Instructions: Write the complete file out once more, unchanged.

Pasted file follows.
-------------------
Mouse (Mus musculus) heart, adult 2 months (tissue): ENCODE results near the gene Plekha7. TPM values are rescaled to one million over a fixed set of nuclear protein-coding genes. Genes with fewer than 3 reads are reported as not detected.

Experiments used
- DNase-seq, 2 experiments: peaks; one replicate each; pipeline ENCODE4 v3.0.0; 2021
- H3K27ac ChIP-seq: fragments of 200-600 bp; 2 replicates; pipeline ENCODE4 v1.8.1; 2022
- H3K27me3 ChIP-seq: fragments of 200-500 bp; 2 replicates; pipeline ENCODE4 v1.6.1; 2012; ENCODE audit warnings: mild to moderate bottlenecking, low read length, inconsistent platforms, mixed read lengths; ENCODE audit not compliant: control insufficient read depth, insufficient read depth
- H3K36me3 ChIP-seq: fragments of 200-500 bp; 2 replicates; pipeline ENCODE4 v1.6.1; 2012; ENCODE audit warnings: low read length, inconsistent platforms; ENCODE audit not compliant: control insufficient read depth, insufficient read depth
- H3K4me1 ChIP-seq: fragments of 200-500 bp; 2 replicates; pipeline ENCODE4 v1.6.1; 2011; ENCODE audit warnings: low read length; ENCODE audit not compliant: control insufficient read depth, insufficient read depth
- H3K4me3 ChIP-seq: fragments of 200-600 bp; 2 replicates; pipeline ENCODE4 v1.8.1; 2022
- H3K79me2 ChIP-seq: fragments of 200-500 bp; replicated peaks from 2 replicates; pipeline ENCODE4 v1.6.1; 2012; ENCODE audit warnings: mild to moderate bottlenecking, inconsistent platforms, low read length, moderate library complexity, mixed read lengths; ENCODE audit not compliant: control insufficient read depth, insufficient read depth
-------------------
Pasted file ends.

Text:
Mouse (Mus musculus) heart, adult 2 months (tissue): ENCODE results near the gene Plekha7. TPM values are rescaled to one million over a fixed set of nuclear protein-coding genes. Genes with fewer than 3 reads are reported as not detected.

Experiments used
- DNase-seq, 2 experiments: peaks; one replicate each; pipeline ENCODE4 v3.0.0; 2021
- H3K27ac ChIP-seq: fragments of 200-600 bp; 2 replicates; pipeline ENCODE4 v1.8.1; 2022
- H3K27me3 ChIP-seq: fragments of 200-500 bp; 2 replicates; pipeline ENCODE4 v1.6.1; 2012; ENCODE audit warnings: mild to moderate bottlenecking, low read length, inconsistent platforms, mixed read lengths; ENCODE audit not compliant: control insufficient read depth, insufficient read depth
- H3K36me3 ChIP-seq: fragments of 200-500 bp; 2 replicates; pipeline ENCODE4 v1.6.1; 2012; ENCODE audit warnings: low read length, inconsistent platforms; ENCODE audit not compliant: control insufficient read depth, insufficient read depth
- H3K4me1 ChIP-seq: fragments of 200-500 bp; 2 replicates; pipeline ENCODE4 v1.6.1; 2011; ENCODE audit warnings: low read length; ENCODE audit not compliant: control insufficient read depth, insufficient read depth
- H3K4me3 ChIP-seq: fragments of 200-600 bp; 2 replicates; pipeline ENCODE4 v1.8.1; 2022
- H3K79me2 ChIP-seq: fragments of 200-500 bp; replicated peaks from 2 replicates; pipeline ENCODE4 v1.6.1; 2012; ENCODE audit warnings: mild to moderate bottlenecking, inconsistent platforms, low read length, moderate library complexity, mixed read lengths; ENCODE audit not compliant: control insufficient read depth, insufficient read depth